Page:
NON-ASIAN MINORITIES tend to score lower on standardized tests used for college admissions than do Asian-Americans and whites. The obvious answer to this gap is better schools in minority neighborhoods and better study habits. But the Clinton Administration has a quicker fix: Let's just declare the tests invalid.
The draft of a new "resource guide" by the U.S. Department of Education's Office of Civil Rights says that "the use of any educational test which has a significant disparate impact on members of any particular race, national origin, or sex is discriminatory" unless the school using the test can prove otherwise. That makes almost all educational tests suspect. Specifically, the department is warning that the SAT and ACT tests are presumed to be invalid if they are a significant basis for college admissions and financial-aid decisions that fail to produce proportional representation by race and gender.
The department says the guide is merely a useful "synthesis of settled law," but it is surely one of the four or five most amazing positions taken by the Clinton Administration. As usual, the administration acted with a stunning lack of candor and straightforwardness: no public announcement, a ho-hum pretense that staking out a radical position is just business as usual, word casually passed to colleges that they have just four workdays to respond (lengthened until the end of the summer after protests).
The Chronicle of Higher Education website says that officials are "reeling" from the announcement. No wonder. It's an attempt to decapitate traditional assessments of merit at a single stroke and push the colleges to accept large numbers of applicants who are well below their standards. The department is in effect saying that colleges using standardized tests can expect to be called in for long and grueling interrogations that most of us would call harassment. Terry Pell of the Center for Individual Rights calls this "an extralegal form of bureaucratic terrorism."
War of attrition. Sample questions from the draft guidelines: Has the school developed its own evidence that the procedure is valid? What is the form of evidence? Who conducted the study and how recently was it done? For what use was the test or assessment procedure validated? Answer these and the department will offer dozens more to wear you down.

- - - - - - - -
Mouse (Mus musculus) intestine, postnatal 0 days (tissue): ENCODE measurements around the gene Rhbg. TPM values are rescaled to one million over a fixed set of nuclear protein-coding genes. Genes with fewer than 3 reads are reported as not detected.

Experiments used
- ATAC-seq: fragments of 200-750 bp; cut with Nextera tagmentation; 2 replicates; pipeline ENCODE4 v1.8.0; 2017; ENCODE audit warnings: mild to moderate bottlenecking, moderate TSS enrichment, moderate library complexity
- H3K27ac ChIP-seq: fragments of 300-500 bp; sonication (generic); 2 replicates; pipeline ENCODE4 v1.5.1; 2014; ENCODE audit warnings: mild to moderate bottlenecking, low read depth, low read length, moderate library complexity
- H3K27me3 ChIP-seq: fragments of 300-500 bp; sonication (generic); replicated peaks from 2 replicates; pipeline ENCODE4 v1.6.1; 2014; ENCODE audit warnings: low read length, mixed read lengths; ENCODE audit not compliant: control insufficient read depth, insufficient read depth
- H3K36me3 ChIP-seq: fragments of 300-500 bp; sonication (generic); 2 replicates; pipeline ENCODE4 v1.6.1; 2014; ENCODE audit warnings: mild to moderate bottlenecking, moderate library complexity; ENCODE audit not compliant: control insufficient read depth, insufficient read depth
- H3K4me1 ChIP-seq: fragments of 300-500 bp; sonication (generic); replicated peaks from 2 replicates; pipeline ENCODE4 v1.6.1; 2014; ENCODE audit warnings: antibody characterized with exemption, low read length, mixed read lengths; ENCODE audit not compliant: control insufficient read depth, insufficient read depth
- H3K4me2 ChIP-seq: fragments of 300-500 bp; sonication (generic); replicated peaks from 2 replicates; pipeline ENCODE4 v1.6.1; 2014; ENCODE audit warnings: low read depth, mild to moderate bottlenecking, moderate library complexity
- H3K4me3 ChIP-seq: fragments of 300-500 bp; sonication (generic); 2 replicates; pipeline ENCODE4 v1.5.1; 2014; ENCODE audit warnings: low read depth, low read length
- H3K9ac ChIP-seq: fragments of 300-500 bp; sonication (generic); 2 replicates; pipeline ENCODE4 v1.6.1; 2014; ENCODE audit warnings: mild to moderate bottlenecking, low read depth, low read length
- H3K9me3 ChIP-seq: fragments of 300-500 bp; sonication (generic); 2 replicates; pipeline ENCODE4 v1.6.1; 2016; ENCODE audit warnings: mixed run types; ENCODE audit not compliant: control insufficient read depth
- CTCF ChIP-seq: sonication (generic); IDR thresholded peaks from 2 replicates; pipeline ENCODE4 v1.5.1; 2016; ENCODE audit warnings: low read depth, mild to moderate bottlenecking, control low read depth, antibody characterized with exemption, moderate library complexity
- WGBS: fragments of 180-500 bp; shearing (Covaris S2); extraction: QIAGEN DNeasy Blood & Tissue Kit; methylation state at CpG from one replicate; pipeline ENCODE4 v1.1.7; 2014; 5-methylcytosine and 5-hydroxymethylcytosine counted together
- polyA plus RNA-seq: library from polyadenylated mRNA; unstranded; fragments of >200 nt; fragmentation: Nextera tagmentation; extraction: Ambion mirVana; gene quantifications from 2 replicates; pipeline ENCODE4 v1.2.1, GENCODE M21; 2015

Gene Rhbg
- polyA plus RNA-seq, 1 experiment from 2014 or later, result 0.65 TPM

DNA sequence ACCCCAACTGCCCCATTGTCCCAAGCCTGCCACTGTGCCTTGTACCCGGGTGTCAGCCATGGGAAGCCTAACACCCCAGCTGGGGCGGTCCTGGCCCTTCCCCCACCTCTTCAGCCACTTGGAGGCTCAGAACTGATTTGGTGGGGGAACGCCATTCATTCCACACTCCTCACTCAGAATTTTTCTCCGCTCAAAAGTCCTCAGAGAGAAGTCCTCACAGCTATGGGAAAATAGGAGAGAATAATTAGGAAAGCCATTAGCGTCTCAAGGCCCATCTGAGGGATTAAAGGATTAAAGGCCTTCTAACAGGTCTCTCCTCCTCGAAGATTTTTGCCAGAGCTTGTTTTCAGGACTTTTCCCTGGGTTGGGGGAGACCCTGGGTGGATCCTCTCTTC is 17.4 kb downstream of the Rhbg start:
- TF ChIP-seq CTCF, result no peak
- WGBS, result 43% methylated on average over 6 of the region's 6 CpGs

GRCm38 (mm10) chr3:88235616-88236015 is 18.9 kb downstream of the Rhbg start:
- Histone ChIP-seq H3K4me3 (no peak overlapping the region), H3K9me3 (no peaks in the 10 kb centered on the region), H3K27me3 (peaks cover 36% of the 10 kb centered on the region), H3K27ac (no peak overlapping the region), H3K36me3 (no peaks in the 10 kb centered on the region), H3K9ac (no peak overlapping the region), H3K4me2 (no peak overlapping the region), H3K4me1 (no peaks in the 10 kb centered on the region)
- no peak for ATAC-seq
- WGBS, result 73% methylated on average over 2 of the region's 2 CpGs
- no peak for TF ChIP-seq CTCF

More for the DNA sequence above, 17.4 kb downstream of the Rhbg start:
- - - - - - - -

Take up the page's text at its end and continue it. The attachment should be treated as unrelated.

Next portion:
The intent seems to be to bully schools into dropping tests, or at least de-emphasizing them. That would be the only sure way to avoid the legal costs, the withering interrogations, and the threat of losing federal funding. Turning more and more to subjective admissions criteria—essays, extracurricular activities, "life experiences"—would allow more minorities to gain admission over higher-scoring Asians and whites. But only a dishonest use of subjective factors is likely to change the numbers a lot. And subjectivity would open the schools to more litigation and federal complaints over bias, not less. The education department would surely be back in the face of the colleges asking for an explanation of subjective standards that don't produce rough racial quotas.
The text is vague about how much impact a test must have to be regarded as suspect. All it must do is to "contribute to a disproportionate denial of an educational benefit or opportunity." People who intend to bully like to use vague and broad language so that the victim will surely be guilty of something.
Does the Administration really think this plan will fly? Maybe the idea is to provide cover for colleges to back away from standards and toward more affirmative action while saying that they are being forced to do so under federal pressure. Not all colleges are "reeling" at the prospect of more racial preferences.
Perhaps the real intent is to soften up the public and the courts for heavier doses of disparate-impact theory. The text opens the door to using the theory to rearrange every aspect of education, from professors' grades, final exams, and the racial makeup of faculty to the new standards being set for public schools in many states. All cutoffs of test scores would surely be depicted as grossly unfair: A college that requires a 1300 score would have to explain why a student with a 1290 score couldn't expect to succeed at the institution. Control of these matters would pass from schools and local governments to the courts and the federal bureaucracy.
Then again, the obvious is true: In Democratic administrations, the posts of civil-rights chief at the Education and Justice departments are the two key outposts of the cultural left in Washington. These jobs, currently held by Norma Cantú and Bill Lann Lee, are conceived as platforms to pursue (mostly behind the scenes) a heavy ideological agenda built around race and gender preferences and proportional representation. The President speaks like a moderate and plays to majority opinion, but the two appointees reliably head in a different direction, mostly unnoticed. In this case, it's important for the Republicans to wake up and hold congressional hearings on what the Clinton Administration really has in mind for our schools.
© 1999 USN&WR